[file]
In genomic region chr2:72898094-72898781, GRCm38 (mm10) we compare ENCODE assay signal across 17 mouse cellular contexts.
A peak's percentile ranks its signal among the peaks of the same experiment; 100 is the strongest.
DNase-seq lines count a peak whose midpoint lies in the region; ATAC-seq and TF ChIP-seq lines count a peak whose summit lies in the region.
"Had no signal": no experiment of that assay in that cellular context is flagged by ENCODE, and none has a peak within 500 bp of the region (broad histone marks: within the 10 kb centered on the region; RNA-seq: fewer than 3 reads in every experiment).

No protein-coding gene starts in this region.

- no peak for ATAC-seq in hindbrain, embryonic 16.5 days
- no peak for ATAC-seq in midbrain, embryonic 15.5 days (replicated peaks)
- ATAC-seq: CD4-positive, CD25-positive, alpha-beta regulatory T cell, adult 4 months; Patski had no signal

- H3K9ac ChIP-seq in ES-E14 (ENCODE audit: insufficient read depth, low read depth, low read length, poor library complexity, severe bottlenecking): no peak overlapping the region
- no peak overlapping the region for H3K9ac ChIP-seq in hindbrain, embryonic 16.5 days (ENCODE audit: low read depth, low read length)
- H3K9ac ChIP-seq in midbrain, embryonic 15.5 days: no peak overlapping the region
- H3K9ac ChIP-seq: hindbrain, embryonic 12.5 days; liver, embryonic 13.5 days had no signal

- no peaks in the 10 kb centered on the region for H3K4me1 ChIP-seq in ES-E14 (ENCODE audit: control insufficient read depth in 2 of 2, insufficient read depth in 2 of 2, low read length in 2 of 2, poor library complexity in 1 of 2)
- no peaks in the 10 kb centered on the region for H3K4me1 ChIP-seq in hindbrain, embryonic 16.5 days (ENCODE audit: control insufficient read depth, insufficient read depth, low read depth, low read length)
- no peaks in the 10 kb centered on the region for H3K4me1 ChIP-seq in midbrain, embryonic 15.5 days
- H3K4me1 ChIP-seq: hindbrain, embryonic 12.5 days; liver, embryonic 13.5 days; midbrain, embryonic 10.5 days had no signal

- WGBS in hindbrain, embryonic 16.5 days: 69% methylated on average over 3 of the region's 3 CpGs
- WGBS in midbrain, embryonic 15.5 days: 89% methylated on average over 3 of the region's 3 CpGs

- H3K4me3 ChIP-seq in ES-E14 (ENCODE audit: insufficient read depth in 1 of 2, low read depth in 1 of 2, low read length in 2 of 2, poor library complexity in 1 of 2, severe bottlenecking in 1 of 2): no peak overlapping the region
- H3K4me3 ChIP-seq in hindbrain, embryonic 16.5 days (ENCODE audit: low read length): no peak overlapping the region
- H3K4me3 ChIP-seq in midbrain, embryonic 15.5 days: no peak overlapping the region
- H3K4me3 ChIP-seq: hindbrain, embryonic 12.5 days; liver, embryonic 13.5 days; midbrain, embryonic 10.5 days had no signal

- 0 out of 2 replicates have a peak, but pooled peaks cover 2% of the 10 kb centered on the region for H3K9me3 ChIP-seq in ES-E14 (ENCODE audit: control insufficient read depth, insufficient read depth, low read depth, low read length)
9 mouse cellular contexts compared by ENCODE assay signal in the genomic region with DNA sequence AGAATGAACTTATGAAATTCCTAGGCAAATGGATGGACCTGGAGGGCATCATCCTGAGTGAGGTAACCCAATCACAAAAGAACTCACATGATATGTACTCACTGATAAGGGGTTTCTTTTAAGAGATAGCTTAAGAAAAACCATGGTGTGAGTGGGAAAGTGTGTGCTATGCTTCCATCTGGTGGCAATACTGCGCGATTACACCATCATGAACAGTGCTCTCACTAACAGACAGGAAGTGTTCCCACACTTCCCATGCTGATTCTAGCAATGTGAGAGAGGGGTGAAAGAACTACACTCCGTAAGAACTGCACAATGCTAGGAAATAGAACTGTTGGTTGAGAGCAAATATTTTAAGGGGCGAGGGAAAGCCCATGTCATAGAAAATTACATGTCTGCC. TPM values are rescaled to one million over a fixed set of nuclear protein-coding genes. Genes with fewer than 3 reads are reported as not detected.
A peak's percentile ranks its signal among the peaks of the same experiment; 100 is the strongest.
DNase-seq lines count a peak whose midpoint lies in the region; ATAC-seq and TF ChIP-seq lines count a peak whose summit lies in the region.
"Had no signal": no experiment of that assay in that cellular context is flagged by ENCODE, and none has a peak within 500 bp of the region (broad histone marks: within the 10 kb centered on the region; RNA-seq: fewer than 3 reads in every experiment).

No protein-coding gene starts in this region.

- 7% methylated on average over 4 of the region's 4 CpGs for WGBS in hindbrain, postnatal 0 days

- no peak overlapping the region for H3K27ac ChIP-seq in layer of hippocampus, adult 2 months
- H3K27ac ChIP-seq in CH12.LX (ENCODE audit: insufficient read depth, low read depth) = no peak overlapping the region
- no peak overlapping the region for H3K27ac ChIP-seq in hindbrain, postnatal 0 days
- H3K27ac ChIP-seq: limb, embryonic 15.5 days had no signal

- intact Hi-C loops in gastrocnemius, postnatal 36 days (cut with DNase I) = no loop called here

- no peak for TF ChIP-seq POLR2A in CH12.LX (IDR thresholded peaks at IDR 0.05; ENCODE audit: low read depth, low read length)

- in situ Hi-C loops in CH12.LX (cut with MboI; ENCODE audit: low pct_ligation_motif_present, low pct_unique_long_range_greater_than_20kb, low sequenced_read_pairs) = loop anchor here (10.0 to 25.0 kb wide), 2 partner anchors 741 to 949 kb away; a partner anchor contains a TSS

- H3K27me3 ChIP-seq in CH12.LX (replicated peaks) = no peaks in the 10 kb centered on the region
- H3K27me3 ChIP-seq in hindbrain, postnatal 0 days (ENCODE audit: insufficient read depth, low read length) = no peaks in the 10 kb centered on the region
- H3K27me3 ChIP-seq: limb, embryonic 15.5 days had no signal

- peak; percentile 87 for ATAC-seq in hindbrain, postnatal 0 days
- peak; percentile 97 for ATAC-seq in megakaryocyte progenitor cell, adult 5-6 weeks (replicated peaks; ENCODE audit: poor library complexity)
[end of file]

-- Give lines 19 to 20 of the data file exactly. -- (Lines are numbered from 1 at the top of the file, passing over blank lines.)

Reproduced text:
- H3K4me3 ChIP-seq in ES-E14 (ENCODE audit: insufficient read depth in 1 of 2, low read depth in 1 of 2, low read length in 2 of 2, poor library complexity in 1 of 2, severe bottlenecking in 1 of 2): no peak overlapping the region
- H3K4me3 ChIP-seq in hindbrain, embryonic 16.5 days (ENCODE audit: low read length): no peak overlapping the region